Social media undoubtedly enjoys a major influence over society. The more legal institutions develop an online presence, the greater their reach. Various non-profit organisations use social media profiles to educate the public of their rights. Many such profiles even provide the opportunity to be matched with a practitioner based on particular needs. As many may not even think to consult a legal software to become informed, social media allows different institutions to educate the public in a non-confrontational manner. In contemporary society, having a social media profile on one or more platforms is quite likely and it appears that using social media to improve access to justice has the capacity to reach much of the population.
The Digital Divide
Nevertheless, the digital divide cannot be ignored. Statistics show that the elderly and economically disadvantaged individuals are those most affected by the digital divide. Older generations are often sceptical of technological advancements and may choose to opt out of the newest developments. Alternatively, those who are economically disadvantaged may find themselves unable to afford or access relevant technology. If the HMCTS justice reform programme is focused on modernising the courts system, one must consider how this may influence those without adequate access to or understanding of technology. As a means of remedying this issue, the United Kingdom has committed to assessing the impact of the reform programme and implementing appropriate solutions. As such, the HMCTS has introduced an external advisory panel which objectively considers outcome, access, and costs in relation to the programme (Ibid.). Continuous monitoring allows the programme to adapt quickly and limits opportunities to hinder access to justice. Through constant analysis of the impact of reform, it appears that technological advancements in the judiciary have the potential to become of great benefit. The advisory panel aims to focus their evaluation on vulnerable groups and those with limited technological capabilities.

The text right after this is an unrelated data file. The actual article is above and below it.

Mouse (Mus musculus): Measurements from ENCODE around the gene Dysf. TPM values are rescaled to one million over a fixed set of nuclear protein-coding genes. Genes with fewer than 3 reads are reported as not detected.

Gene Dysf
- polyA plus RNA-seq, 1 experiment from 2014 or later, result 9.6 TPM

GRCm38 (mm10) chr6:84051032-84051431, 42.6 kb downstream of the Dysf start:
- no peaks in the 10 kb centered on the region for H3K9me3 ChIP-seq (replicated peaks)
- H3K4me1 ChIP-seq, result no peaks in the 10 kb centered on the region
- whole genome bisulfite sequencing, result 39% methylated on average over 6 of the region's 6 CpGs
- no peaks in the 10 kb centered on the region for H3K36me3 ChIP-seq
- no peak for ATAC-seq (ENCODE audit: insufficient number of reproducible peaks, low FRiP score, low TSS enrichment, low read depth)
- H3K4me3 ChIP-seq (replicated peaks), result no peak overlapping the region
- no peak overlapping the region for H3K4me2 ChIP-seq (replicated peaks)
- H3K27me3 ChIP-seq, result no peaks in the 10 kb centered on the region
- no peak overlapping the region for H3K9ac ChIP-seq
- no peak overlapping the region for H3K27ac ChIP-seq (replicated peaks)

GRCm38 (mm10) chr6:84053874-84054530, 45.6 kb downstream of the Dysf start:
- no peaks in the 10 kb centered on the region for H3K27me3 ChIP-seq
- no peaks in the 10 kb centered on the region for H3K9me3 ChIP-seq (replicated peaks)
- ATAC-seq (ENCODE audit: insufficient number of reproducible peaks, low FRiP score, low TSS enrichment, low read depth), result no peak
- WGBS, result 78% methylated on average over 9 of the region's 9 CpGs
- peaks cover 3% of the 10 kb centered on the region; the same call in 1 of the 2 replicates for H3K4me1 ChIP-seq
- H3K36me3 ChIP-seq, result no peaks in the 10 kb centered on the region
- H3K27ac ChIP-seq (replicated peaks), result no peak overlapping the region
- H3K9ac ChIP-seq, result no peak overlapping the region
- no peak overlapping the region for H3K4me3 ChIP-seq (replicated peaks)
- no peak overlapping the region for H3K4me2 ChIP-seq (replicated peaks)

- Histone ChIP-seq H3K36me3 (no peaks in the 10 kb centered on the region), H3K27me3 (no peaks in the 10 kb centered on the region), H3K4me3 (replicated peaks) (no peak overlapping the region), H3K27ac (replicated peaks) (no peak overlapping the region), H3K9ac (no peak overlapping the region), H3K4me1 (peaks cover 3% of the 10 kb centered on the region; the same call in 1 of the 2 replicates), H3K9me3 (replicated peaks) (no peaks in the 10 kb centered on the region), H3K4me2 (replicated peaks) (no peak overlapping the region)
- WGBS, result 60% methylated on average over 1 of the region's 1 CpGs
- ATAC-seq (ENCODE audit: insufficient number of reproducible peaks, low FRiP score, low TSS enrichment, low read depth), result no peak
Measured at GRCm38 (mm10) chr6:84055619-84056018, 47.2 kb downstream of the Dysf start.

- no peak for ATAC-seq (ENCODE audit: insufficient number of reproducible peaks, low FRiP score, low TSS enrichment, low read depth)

It appears obvious that the technological revolution occurring in the legal sphere has had a profound influence on all those involved. Technology has positively influenced the judiciary in that it has enabled service extension, cost restriction, resource preservation, and enhanced legal services efficiency. Contrarily, the technological reform of justice has indeed exercised a negative influence over access to justice for vulnerable groups. Technology facilitates the progression of the legal system into an innovative and forceful system. The generation of financial savings and increased efficiency should not disrupt the function of the courts. While it remains contentious whether technology in the legal sector has wholly positive or negative influences on access to justice, it is evident that consistent evaluation of progress can lead to a technologically advanced legal system that supports all vulnerable groups regarding access to justice. While developing technologies, the equality of the legal system should remain the foremost concern. Current systems are not yet fully capable of furthering access to justice, but constant evolution and assessment should eventually promote this ambition.